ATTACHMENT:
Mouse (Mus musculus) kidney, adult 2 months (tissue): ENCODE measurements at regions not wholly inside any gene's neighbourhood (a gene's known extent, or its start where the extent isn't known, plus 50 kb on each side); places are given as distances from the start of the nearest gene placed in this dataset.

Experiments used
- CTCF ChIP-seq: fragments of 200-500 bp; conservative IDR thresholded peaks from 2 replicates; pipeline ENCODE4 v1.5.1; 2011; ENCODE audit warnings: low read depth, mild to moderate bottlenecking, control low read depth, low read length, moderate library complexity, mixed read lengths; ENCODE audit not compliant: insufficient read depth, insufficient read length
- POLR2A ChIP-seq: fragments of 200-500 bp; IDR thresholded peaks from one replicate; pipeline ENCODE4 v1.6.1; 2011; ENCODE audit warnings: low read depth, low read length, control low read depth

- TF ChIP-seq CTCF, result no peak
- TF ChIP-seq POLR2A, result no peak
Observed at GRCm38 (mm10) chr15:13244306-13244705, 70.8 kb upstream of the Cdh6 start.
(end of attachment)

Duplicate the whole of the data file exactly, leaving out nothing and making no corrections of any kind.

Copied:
Mouse (Mus musculus) kidney, adult 2 months (tissue): ENCODE measurements at regions not wholly inside any gene's neighbourhood (a gene's known extent, or its start where the extent isn't known, plus 50 kb on each side); places are given as distances from the start of the nearest gene placed in this dataset.

Experiments used
- CTCF ChIP-seq: fragments of 200-500 bp; conservative IDR thresholded peaks from 2 replicates; pipeline ENCODE4 v1.5.1; 2011; ENCODE audit warnings: low read depth, mild to moderate bottlenecking, control low read depth, low read length, moderate library complexity, mixed read lengths; ENCODE audit not compliant: insufficient read depth, insufficient read length
- POLR2A ChIP-seq: fragments of 200-500 bp; IDR thresholded peaks from one replicate; pipeline ENCODE4 v1.6.1; 2011; ENCODE audit warnings: low read depth, low read length, control low read depth

- TF ChIP-seq CTCF, result no peak
- TF ChIP-seq POLR2A, result no peak
Observed at GRCm38 (mm10) chr15:13244306-13244705, 70.8 kb upstream of the Cdh6 start.